Collections : [David M. Rubenstein Rare Book & Manuscript Library]

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David M. Rubenstein Rare Book & Manuscript Library
David M. Rubenstein Rare Book & Manuscript Library

The holdings of the Rubenstein Rare Book & Manuscript Library range from ancient papyri to records of modern advertising. There are over 10,000 manuscript collections containing more than 20 million individual manuscript items. Only a portion of these collections and items are discoverable on this site. Others may be found in the library catalog.

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Series comprises 11x14 inch black-and-white (gelatin silver) prints exhibited at Duke University's Perkins Library, August 7-December 14, 2002. Andrews spent one tobacco farming season, April 2000 to April 2001, using a traditional film camera to document the lives of the people who were involved in cultivating tobacco on the Moore family farm in Pittsylvania County, Virginia. Images portray family members as well as Hispanic farmworkers. Tobacco farming is such labor-intensive work that it is often called a "13-month crop."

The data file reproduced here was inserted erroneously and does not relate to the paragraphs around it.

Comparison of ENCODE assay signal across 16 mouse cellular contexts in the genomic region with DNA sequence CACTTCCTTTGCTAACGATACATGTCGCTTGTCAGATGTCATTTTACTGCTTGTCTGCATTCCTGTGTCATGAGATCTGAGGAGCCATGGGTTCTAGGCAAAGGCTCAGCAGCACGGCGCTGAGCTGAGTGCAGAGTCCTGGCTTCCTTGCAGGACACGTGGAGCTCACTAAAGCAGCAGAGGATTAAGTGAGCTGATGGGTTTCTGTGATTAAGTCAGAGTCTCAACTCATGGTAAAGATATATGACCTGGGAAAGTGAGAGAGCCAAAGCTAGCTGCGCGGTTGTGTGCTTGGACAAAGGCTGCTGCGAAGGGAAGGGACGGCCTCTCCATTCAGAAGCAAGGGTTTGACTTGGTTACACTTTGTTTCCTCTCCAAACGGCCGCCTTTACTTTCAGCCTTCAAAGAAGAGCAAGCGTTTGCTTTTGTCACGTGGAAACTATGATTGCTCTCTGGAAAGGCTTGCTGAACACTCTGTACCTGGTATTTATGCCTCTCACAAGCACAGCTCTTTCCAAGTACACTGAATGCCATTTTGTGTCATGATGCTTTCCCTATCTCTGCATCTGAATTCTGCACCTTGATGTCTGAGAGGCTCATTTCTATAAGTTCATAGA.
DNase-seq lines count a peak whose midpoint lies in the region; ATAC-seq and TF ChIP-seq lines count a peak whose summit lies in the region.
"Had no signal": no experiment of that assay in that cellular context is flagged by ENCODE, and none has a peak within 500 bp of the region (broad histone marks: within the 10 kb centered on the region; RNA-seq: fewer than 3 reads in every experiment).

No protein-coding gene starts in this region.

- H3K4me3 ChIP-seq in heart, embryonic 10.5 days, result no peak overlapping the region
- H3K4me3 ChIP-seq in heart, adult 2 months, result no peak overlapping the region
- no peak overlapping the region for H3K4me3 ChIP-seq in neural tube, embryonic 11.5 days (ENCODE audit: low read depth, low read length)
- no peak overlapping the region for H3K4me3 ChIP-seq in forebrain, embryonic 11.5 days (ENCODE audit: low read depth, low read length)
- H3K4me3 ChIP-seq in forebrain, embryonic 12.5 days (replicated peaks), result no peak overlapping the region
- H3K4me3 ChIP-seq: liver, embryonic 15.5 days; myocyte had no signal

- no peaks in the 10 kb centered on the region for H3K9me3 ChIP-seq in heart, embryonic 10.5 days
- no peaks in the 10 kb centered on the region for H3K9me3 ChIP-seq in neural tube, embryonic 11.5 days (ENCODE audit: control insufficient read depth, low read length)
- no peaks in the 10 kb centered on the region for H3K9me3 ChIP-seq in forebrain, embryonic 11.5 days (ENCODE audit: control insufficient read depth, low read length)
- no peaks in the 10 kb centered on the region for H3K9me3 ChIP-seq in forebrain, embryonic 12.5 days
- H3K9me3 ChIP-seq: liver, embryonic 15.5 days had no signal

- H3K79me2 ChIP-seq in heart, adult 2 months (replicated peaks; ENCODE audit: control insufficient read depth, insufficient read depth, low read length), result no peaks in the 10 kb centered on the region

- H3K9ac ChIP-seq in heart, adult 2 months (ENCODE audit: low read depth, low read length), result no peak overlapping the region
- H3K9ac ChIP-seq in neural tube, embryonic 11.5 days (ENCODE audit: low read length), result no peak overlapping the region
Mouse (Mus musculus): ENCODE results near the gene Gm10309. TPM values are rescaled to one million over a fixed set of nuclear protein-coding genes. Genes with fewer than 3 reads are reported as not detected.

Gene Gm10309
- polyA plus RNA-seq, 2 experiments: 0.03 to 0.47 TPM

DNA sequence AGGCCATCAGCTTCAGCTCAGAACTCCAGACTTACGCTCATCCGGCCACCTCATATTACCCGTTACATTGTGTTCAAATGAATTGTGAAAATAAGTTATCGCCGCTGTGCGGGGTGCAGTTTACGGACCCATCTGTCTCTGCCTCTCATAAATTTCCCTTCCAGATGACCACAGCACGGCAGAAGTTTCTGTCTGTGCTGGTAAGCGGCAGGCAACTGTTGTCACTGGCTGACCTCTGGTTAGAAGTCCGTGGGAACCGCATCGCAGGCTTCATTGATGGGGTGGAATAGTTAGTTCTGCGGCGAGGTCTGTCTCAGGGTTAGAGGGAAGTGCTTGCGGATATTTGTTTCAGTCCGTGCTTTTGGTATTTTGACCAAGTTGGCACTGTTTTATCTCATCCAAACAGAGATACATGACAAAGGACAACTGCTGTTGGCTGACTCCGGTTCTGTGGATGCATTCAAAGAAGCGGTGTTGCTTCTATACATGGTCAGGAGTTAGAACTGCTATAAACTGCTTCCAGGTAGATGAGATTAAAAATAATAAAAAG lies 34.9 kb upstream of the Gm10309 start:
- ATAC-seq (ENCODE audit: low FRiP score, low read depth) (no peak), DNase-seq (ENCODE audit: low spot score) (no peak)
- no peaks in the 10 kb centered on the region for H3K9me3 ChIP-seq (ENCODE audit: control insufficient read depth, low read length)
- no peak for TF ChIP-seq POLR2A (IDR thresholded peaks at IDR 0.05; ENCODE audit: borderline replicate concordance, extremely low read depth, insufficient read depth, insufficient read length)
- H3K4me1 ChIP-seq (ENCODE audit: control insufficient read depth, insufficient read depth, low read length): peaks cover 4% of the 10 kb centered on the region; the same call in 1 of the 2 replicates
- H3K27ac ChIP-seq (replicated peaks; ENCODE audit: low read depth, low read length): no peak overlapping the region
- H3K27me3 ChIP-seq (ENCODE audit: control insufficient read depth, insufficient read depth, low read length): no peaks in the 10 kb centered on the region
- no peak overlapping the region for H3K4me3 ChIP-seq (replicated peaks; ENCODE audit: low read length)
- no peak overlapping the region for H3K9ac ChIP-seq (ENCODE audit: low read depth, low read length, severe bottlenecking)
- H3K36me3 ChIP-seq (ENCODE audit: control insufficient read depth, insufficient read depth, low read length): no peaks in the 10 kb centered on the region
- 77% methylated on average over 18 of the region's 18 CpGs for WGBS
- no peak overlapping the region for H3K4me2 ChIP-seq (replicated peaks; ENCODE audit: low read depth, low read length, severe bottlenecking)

Titles and original identification codes assigned by the photographer have been retained; each print also has been given an institutional identifier. Prints are arranged in original order as received.

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Principally a map of the towns of Harrisonburg and New Market west to the Shenandoah Mountains showing roads, waterways, churches, and topography. Pencil and colored ink on paper. Scale, 4:10. 42 x 43 cm.

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Correspondence, accounts, diary (1869), bills, deeds, wills, legal documents, and other papers (largely 1829-1897). The bulk of the collection relates to Thomas A. Person and his family, and includes letters written from Harrison Co., Tex., and New Orleans (ca. 1850s); student letters from various North Carolina schools (1835-1860); letters of Confederate soldiers concerning military life; and family and business letters with Civil War reminiscences. The early material mostly concerns Thomas A. Person's father, Presley Carter Person, of Louisburg, N.C., and the settlement of his estate. Later material concerns patent medicines manufactured by a member of the family. Other correspondents and names mentioned include W. P. Montgomery, Harriett Person Perry, Levin Perry, Theophilus Perry, Jesse H. H. Person, Joseph Arrington Person, M. P. Person, and Willie Mangum Person.